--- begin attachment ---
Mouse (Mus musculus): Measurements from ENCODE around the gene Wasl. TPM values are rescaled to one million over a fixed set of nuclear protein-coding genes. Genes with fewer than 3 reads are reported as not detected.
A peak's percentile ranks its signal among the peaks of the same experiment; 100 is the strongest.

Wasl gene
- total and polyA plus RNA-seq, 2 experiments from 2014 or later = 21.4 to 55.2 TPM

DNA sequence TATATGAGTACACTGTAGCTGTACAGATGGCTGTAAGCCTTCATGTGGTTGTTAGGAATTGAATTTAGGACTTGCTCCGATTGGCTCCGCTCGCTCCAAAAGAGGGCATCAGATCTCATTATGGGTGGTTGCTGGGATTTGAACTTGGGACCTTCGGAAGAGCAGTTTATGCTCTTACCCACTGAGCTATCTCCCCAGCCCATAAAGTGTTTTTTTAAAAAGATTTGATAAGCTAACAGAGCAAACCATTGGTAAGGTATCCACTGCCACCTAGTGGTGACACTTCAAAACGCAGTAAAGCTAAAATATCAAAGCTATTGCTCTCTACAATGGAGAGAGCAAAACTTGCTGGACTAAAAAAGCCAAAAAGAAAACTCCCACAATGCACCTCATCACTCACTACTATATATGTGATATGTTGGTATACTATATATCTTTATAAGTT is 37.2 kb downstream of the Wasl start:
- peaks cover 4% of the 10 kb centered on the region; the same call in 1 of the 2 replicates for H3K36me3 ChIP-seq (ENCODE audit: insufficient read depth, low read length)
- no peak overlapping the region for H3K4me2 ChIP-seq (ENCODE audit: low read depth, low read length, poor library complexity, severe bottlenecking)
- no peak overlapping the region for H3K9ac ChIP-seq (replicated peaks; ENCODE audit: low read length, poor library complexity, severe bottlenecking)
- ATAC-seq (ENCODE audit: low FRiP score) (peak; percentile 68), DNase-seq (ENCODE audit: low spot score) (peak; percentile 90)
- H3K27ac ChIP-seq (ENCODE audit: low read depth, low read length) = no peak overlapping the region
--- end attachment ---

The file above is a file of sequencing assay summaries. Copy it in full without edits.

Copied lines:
Mouse (Mus musculus): Measurements from ENCODE around the gene Wasl. TPM values are rescaled to one million over a fixed set of nuclear protein-coding genes. Genes with fewer than 3 reads are reported as not detected.
A peak's percentile ranks its signal among the peaks of the same experiment; 100 is the strongest.

Wasl gene
- total and polyA plus RNA-seq, 2 experiments from 2014 or later = 21.4 to 55.2 TPM

DNA sequence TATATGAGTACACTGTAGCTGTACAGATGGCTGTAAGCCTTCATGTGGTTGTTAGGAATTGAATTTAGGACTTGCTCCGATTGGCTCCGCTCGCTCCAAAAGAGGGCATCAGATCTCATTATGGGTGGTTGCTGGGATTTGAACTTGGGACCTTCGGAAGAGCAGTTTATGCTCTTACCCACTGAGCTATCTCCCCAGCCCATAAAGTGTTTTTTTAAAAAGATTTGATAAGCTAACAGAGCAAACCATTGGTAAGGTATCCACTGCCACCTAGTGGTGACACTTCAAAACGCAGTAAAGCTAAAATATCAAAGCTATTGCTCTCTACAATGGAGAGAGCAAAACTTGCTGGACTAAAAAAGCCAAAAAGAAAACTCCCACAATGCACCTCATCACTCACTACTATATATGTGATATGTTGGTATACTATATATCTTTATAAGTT is 37.2 kb downstream of the Wasl start:
- peaks cover 4% of the 10 kb centered on the region; the same call in 1 of the 2 replicates for H3K36me3 ChIP-seq (ENCODE audit: insufficient read depth, low read length)
- no peak overlapping the region for H3K4me2 ChIP-seq (ENCODE audit: low read depth, low read length, poor library complexity, severe bottlenecking)
- no peak overlapping the region for H3K9ac ChIP-seq (replicated peaks; ENCODE audit: low read length, poor library complexity, severe bottlenecking)
- ATAC-seq (ENCODE audit: low FRiP score) (peak; percentile 68), DNase-seq (ENCODE audit: low spot score) (peak; percentile 90)
- H3K27ac ChIP-seq (ENCODE audit: low read depth, low read length) = no peak overlapping the region